Top photo: Painting by Fra Angelico 1395-1455 / Wikimedia Commons / “The work of art depicted in this image and the reproduction thereof are in the public domain worldwide.The reproduction is part of a collection of reproductions compiled by The Yorck Project. The compilation copyright is held by Zenodot Verlagsgesellschaft mbH and licensed under the GNU Free Documentation License.”

 

Second photo: Sharon St Joan / Chennai Museum / Shiva

 

 

The world that isn’t

 

hs-1994-02-c-web

Quantum entanglement, as explained on one of the programs of the Universe series, on the H2 Channel, is not a theory, but a fact, demonstrated by scientific experiments.

 

Briefly, the experiment, which has been repeated a number of times, goes as follows:  A subatomic particle, such as an electron, is paired with another electron.  The first of the two is set spinning in a clockwise direction.  At the same moment, the second “paired” one begins spinning in the opposite direction, that is, counter-clockwise.  Then Electron Number Two is taken several miles away from the original site.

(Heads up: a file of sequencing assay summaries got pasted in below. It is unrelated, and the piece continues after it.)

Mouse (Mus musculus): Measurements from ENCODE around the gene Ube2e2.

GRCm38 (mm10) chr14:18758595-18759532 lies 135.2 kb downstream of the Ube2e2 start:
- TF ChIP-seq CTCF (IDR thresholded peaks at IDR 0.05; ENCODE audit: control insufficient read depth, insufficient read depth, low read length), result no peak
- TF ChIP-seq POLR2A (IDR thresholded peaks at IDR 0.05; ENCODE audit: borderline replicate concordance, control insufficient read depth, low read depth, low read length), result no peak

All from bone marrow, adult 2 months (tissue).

The spin of Electron Number One is then reversed and now goes in a counter-clockwise direction.  At the same instant in time, the spin of Electron Number Two also reverses, and now goes in a clockwise direction.  This happens, by itself, even though there is absolutely no physical connection between the two electrons.  They are miles apart.

 

How does Electron Number Two “know” that Electron Number One has had the direction of its spin change, and that this must result in changing the direction of its own spin?

 

How the direction of the spin is changed, how it is observed, and how the second electron is moved several miles away is not described on the program “The Universe.”  But we assume all this has taken place as reported—and we are told that the experiment has been repeated several times with the same results.

 

Why does it matter whether or not the electrons spin this way or that, and do we really care?

 

hs-2005-35-a-web